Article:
…beginnings are scary, endings are usually sad, but it’s the middle that counts the most. Try to remember that when you find yourself at a new beginning. Just give hope a chance to float up. And it will, too… — Birdie Calvert, quoting her Mama, in Hope Floats
I’m living one of those beginnings right now. In late May, I started a new gig as Staff Attorney/IT Project Manager for Equal Justice Wyoming. EJW is a tiny judicial branch entity where we build resources for pro se (self-represented) litigants and pro bono attorneys across the state of Wyoming. I’m learning all sorts of techy stuff, building on my basic HTML/CSS, social media, and project management skills. As I told Father Rob back in July, I haven’t had this steep of a learning curve since my first semester of law school. I am less terrified this time, but there are moments when I wonder how much I am disappointing my boss…
So, yes, after nine years in higher education, I’ve jumped into practicing again. I spent the summer studying for the bar exam (while working mostly full-time), marveling at the things remembered and forgotten. How much simpler the bar exam is when you’re not studying anything state-specific! And it was fun, in its own way. Laughing at the bar prep lecturers when they’d say “You probably didn’t get to this in your <insert contracts, property, constitutional law, torts, criminal law, civil procedure, etc.> course, because we covered it. But more on that in my love letter to my law school post that I’ve already begun to compose once I know my bar exam results.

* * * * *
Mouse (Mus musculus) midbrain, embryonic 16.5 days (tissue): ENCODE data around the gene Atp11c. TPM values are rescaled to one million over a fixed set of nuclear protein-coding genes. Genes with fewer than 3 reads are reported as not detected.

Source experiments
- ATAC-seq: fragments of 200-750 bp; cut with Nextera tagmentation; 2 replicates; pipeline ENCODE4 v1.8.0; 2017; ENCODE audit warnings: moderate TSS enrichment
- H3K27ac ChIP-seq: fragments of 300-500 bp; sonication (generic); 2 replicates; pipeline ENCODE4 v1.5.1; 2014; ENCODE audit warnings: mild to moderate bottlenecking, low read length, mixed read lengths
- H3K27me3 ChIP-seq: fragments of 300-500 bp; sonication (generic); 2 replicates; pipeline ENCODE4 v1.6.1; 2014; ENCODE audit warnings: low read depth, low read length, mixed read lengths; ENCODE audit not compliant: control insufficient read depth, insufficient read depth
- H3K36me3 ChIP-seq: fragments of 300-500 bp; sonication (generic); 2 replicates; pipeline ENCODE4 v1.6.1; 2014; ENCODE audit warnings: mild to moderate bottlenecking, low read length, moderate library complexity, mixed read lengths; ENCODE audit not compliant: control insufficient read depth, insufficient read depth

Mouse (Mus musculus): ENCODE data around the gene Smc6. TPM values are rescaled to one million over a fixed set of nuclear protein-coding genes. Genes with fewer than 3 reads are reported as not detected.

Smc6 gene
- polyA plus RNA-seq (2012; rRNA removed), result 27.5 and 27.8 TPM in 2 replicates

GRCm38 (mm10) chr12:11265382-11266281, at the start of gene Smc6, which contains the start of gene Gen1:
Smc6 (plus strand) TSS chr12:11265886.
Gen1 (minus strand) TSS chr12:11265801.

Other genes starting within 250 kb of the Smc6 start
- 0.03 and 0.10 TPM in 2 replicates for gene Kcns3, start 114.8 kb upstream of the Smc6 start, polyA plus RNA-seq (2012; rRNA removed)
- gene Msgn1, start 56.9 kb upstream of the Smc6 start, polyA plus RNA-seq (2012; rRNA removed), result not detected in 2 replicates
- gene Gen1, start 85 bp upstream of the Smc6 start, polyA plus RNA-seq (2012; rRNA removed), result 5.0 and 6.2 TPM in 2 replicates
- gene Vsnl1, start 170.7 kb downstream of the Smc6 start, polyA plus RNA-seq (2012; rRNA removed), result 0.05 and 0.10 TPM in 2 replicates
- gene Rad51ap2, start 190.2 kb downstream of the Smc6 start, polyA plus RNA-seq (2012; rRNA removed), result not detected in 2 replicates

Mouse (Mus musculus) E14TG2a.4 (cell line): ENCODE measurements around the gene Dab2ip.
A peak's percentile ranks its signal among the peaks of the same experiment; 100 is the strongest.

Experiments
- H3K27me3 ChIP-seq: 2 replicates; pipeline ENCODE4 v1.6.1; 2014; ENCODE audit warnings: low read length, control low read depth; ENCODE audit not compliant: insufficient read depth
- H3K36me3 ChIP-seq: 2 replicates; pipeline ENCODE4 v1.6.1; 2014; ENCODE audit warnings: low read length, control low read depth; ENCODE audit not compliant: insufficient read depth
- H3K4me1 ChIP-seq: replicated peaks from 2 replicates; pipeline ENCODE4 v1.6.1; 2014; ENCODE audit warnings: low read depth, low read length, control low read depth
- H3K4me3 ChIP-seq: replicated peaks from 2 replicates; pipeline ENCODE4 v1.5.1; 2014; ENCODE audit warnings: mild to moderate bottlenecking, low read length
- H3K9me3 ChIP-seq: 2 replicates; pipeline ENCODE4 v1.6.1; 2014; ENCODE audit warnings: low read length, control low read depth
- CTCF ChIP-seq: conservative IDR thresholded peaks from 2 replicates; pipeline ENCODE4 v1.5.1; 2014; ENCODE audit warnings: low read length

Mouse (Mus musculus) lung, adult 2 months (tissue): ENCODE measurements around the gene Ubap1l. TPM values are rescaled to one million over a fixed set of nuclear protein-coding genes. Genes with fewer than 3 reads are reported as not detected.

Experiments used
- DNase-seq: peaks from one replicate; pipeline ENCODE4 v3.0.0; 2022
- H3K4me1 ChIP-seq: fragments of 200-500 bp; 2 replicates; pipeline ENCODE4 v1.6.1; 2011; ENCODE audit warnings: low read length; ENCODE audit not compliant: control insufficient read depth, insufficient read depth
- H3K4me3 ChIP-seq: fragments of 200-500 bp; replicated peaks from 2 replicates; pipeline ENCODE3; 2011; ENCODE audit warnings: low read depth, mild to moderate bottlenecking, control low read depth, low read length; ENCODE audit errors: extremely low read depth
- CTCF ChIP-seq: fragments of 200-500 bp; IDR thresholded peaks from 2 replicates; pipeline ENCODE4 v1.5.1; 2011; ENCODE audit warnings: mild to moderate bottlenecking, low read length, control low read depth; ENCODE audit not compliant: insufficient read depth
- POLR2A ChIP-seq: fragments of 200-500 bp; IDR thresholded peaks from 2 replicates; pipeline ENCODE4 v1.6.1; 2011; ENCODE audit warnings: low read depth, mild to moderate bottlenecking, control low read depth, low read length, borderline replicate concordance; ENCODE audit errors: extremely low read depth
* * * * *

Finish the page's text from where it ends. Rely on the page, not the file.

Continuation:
In the meantime, I’m learning all sorts of nuances about the Access to Justice efforts nationally. It is interesting to be part of the judicial branch in addressing these efforts, as our role is certainly different than a direct services provider. Learning the regional attitudinal differences, and seeing the generational shift. Developing better relationships with the bar and law school leadership, making that bridge to pro bono easier to navigate. Trying to leverage all sorts of technology innovations to better train pro bono attorneys, legal services advocates, and create resources for self-represented litigants. Every day, I learn something new, and every day I am humbled by how much more there is to do.
I’m also reconnecting on a spiritual level to my personal and professional identity as a lawyer daily in a panoply of satisfying, humbling ways. In the efforts to make sure our republic and its remedies are available to all, there are many justice gaps. I’m blessed to be using my skills, education, and passion in service of not only others, but also my profession. My values line up to this work, making me a proud public interest attorney. My, what a path so filled with hope.